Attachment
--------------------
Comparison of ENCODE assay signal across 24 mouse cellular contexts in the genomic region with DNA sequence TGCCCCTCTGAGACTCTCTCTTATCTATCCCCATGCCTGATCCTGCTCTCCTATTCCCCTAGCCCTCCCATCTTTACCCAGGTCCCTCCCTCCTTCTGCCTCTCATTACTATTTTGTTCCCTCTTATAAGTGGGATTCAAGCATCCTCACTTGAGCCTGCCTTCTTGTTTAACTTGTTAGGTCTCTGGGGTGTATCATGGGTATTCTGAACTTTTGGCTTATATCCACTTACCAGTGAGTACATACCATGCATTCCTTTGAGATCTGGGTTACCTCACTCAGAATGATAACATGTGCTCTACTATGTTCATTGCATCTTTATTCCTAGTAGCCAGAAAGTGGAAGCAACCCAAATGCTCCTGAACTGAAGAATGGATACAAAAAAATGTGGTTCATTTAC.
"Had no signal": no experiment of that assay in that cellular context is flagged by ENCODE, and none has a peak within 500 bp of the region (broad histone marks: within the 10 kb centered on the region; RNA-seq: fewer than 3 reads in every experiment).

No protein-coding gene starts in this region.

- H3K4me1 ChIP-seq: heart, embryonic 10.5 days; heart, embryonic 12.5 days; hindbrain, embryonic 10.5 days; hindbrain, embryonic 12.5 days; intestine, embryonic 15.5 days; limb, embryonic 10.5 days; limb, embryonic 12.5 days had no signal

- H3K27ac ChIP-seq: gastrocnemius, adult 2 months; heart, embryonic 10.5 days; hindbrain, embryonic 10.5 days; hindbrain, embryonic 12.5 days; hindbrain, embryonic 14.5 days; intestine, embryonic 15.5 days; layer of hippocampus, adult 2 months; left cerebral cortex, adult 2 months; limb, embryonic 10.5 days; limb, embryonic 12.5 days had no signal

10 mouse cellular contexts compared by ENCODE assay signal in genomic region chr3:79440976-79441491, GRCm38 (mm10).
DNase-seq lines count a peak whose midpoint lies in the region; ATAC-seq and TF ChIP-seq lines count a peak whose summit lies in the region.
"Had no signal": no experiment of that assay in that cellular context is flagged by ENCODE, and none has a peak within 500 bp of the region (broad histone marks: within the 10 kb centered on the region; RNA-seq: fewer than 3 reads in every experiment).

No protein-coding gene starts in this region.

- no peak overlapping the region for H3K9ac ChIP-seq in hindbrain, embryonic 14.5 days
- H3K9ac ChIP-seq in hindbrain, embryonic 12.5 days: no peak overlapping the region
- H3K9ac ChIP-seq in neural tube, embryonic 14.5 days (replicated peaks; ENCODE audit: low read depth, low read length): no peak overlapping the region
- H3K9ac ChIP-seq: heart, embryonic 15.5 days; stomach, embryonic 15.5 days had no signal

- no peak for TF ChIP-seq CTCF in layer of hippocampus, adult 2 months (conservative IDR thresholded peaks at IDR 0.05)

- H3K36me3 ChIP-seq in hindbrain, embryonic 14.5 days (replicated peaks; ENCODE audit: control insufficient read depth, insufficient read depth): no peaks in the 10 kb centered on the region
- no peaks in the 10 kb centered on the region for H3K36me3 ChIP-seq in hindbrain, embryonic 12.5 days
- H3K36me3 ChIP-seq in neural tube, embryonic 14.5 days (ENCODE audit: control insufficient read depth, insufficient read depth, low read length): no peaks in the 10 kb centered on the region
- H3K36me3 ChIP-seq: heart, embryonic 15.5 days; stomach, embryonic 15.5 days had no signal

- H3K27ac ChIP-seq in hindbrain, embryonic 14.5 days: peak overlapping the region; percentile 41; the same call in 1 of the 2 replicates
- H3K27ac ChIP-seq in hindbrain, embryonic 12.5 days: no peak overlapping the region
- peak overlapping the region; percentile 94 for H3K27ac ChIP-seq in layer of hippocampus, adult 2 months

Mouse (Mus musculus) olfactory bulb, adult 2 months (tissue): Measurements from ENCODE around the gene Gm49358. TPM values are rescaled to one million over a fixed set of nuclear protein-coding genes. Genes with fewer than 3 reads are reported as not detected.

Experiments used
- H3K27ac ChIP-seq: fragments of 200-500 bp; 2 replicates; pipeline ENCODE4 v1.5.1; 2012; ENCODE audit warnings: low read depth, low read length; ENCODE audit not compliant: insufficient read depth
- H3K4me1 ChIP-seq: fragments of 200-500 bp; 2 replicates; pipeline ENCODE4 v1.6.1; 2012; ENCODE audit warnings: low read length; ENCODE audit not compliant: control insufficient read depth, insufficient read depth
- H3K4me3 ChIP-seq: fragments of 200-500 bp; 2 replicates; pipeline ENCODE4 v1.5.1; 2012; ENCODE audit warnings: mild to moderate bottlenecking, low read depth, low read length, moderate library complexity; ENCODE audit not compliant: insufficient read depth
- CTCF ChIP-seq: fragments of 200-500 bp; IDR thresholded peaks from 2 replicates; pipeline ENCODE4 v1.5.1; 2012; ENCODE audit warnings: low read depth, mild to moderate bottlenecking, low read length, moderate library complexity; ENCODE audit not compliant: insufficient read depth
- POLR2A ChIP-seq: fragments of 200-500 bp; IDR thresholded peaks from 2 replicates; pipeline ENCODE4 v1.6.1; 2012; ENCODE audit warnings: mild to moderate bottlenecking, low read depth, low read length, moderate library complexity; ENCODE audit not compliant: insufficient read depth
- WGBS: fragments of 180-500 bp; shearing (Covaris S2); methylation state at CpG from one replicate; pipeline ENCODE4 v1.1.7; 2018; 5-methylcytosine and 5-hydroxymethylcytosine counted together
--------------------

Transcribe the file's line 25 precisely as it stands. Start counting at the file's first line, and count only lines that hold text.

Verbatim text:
- H3K4me1 ChIP-seq: fragments of 200-500 bp; 2 replicates; pipeline ENCODE4 v1.6.1; 2012; ENCODE audit warnings: low read length; ENCODE audit not compliant: control insufficient read depth, insufficient read depth